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The top law schools in the UK are failing to offer their students the chance to do pro bono work.
Renowned institutions such as Oxford University and Cardiff Law School are making little or no provision for clinical pro bono programmes for their students, a survey by The Lawyer’s sister title Lawyer 2B has found.
Of 20 universities and legal education providers, the research found that the majority do not run pro bono activities for their students. College of Law director of pro bono Richard Grimes said he believed that a wider survey would show that only a quarter of all institutions do.
Cost and liability issues were some of the reasons cited for the lack of activity, while others cast doubt on whether students were actually concerned about pro bono.
Professor Stephen Shute of Birmingham University, which does not run a pro bono programme, said: “I would question to what extent undergraduates have the time, inclination and experience to offer meaningful advice. Once they are qualified they seem to begin the traditional pro bono approach.”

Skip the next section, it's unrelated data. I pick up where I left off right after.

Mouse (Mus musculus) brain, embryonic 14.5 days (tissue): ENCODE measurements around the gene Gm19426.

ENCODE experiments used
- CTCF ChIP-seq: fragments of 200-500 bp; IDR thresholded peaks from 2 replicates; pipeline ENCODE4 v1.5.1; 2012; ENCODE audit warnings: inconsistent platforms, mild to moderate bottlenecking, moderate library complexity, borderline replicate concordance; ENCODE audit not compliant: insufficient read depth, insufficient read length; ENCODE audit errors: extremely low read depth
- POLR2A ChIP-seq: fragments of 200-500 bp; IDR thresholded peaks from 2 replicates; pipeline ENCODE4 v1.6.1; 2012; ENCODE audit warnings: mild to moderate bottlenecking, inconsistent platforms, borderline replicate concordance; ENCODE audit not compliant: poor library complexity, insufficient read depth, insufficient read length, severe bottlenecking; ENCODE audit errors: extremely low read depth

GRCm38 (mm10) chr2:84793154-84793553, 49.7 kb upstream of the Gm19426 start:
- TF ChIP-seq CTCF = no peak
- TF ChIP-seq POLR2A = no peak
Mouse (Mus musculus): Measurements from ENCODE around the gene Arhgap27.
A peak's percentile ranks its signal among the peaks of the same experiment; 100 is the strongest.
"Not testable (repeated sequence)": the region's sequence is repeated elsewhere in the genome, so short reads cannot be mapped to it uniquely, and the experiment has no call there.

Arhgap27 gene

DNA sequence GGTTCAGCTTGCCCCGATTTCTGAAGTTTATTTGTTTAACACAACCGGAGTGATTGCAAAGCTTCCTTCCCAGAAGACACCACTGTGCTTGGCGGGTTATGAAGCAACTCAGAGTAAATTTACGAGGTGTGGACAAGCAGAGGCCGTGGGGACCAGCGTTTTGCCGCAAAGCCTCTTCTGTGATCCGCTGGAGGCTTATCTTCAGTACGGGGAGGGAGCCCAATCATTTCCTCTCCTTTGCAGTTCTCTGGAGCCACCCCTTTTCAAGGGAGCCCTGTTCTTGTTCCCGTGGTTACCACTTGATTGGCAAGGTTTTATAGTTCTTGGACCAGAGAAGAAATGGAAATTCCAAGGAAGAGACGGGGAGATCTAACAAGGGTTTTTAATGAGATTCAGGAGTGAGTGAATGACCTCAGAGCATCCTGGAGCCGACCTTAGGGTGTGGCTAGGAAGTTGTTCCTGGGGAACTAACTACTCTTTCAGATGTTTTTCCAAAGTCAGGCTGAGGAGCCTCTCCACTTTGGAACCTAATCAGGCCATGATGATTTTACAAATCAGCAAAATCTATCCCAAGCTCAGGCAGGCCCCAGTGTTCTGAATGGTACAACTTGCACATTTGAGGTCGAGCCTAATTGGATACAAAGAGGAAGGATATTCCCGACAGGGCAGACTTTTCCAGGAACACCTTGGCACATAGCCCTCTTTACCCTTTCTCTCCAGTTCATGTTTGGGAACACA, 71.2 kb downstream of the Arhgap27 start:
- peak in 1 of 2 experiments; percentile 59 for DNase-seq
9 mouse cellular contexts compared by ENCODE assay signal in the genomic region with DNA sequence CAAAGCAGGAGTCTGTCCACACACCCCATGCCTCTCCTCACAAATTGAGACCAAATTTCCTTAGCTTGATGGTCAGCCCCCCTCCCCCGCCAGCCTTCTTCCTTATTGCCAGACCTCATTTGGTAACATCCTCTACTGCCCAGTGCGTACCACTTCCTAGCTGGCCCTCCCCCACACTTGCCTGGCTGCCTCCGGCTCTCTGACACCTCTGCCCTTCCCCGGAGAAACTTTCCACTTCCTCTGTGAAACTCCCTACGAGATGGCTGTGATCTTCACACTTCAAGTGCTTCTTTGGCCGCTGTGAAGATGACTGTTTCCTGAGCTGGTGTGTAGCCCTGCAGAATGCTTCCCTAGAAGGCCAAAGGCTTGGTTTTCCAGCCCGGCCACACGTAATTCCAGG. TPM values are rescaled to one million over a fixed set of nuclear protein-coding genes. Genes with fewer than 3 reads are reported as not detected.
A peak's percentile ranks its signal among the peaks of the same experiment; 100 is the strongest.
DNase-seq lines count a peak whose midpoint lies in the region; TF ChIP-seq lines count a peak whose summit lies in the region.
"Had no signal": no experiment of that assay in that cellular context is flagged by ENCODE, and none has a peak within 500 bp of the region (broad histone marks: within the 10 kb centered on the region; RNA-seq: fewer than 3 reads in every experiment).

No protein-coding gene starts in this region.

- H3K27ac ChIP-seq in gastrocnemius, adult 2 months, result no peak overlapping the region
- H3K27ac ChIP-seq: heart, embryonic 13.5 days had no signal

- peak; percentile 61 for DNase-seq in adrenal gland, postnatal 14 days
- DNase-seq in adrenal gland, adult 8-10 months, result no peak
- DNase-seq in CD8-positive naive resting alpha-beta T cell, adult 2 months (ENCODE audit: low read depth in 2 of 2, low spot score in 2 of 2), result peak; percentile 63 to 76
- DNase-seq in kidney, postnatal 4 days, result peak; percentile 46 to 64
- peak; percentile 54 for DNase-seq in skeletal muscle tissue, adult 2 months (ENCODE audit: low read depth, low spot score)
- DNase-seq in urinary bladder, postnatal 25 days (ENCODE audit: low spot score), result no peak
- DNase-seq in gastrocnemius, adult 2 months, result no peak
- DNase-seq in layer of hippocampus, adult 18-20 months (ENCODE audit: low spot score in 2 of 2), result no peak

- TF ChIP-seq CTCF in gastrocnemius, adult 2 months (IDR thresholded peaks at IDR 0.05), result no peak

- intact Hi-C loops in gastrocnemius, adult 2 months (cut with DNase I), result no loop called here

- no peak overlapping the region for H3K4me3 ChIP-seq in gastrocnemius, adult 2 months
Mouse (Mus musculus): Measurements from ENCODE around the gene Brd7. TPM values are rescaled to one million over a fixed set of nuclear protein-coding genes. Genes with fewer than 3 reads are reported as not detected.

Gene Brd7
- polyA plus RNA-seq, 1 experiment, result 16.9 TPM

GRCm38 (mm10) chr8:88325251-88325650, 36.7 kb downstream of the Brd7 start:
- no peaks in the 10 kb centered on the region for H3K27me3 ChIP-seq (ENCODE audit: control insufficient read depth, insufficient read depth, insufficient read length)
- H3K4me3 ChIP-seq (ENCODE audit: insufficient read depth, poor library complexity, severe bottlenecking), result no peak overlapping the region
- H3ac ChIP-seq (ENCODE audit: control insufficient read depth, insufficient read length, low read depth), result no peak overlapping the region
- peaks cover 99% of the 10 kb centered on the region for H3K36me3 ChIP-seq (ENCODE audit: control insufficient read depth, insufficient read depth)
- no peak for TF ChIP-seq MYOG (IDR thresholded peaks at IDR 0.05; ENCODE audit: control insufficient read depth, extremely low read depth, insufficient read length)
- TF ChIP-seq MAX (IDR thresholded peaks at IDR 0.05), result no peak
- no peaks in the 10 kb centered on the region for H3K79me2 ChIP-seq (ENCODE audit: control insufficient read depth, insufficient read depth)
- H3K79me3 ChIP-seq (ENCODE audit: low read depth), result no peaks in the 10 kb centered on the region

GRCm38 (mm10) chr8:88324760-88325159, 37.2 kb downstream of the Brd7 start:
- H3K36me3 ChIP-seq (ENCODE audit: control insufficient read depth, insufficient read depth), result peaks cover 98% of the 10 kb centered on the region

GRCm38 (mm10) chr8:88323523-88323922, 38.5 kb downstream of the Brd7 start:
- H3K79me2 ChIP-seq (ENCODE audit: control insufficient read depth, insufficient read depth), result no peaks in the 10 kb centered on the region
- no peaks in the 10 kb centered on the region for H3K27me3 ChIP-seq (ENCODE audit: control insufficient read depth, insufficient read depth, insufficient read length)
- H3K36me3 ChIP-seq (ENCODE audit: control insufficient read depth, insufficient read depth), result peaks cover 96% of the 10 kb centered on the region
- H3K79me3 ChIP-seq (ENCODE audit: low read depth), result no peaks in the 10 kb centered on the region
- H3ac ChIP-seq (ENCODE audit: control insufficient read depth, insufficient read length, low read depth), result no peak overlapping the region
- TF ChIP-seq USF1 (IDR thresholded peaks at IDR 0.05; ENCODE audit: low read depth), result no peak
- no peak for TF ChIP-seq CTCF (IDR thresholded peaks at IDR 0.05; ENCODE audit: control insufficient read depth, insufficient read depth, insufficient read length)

However, Grimes said: “We had some trainees in from a big law firm. They’d never met a client before and yet they were in the second year of their training contracts. We got them working with tenants at a tribunal round the corner. You could see from the look on their faces that all of a sudden law meant something.”
Meanwhile, BPP Law School has appointed its first full-time pro bono director to run its new in-house legal advice centre. Kara Irwin joins from the International Bar Association’s Human Rights Institute, where she worked as a legal specialist on various projects in southern Africa.
The latest edition of Lawyer 2B is out now.
Which institutions organise pro bono opportunities for students?
BPP Law School
College of Law
De Montfort University
Cardiff Law School
Nottingham Law School
London School of Economics
Oxford Institute of Legal Practice
*Education providers were asked whether they had implemented formal pro bono programmes. This list excludes pro bono programmes implemented by students independently of their education provider, for example at Warwick.